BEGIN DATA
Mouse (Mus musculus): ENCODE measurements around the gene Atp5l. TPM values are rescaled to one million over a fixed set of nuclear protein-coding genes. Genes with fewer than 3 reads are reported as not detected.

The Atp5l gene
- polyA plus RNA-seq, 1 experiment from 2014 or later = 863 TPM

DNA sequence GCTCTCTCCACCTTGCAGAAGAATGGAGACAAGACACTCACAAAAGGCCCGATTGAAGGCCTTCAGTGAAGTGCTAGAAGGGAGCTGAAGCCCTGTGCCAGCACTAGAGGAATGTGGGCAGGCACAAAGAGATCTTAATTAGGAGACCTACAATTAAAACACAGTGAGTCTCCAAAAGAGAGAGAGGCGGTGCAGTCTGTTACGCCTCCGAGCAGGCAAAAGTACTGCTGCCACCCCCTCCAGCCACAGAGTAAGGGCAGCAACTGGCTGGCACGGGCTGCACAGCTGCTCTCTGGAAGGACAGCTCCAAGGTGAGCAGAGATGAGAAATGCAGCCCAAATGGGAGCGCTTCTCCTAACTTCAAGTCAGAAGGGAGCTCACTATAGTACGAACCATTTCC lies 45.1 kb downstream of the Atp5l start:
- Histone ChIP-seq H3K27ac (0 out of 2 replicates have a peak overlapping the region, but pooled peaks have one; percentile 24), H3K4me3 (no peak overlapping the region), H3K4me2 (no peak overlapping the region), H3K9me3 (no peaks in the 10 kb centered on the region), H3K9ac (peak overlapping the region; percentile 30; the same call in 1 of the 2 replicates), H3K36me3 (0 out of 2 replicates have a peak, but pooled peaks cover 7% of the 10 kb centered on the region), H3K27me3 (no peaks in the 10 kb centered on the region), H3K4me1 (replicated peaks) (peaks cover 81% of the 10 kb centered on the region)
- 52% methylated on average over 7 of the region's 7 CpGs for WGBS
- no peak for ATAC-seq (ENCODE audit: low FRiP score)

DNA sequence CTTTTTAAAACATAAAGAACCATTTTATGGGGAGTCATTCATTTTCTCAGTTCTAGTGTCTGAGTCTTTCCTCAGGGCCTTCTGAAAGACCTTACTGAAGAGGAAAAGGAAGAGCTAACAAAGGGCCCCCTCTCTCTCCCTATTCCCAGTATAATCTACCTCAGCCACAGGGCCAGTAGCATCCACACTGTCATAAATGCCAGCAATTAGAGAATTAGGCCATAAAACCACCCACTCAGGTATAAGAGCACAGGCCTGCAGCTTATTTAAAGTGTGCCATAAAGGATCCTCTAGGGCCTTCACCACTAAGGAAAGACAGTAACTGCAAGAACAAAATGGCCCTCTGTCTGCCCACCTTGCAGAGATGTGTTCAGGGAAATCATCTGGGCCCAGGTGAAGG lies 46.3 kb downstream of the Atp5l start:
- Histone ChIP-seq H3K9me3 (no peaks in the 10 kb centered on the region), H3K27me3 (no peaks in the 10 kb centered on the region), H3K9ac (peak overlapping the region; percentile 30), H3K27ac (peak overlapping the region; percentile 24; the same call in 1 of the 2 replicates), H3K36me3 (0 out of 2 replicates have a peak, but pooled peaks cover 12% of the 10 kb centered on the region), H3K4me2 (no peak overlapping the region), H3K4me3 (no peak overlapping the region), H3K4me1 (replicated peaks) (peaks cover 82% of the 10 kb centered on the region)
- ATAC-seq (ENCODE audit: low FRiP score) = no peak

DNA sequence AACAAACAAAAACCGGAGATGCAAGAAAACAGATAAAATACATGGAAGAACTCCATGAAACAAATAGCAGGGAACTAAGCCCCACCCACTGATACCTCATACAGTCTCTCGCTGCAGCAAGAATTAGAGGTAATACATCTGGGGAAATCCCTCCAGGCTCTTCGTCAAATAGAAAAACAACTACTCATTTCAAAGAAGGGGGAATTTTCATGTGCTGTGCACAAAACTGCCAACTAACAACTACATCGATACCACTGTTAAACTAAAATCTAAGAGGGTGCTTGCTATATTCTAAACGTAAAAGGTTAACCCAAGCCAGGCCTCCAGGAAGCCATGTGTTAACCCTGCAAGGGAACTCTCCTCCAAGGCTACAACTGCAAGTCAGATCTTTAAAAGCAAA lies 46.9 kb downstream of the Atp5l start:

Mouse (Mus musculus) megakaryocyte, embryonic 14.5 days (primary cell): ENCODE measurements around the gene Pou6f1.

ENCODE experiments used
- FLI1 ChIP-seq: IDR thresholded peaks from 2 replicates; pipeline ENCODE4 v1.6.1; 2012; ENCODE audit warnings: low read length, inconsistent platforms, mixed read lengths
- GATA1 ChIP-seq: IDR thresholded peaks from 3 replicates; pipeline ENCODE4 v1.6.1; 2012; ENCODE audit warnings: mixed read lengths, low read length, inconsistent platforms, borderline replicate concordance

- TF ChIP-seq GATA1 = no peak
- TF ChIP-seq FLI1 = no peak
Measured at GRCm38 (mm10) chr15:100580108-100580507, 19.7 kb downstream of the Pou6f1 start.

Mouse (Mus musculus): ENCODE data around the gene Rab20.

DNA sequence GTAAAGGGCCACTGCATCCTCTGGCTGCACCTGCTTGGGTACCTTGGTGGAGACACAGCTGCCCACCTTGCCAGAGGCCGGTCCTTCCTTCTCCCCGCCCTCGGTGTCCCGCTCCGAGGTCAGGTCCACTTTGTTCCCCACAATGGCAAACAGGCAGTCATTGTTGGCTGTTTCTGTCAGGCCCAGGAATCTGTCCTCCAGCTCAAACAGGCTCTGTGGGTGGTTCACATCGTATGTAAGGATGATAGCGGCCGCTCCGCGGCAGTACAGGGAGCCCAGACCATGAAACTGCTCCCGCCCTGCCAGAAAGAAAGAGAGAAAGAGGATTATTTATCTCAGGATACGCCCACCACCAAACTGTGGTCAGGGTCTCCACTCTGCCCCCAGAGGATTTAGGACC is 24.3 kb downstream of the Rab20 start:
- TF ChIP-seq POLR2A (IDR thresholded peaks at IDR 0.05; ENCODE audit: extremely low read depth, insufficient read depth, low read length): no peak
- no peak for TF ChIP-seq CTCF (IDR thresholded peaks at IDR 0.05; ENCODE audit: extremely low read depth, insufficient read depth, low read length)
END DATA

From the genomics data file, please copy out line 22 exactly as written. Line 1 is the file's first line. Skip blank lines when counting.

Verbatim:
- no peak for TF ChIP-seq CTCF (IDR thresholded peaks at IDR 0.05; ENCODE audit: extremely low read depth, insufficient read depth, low read length)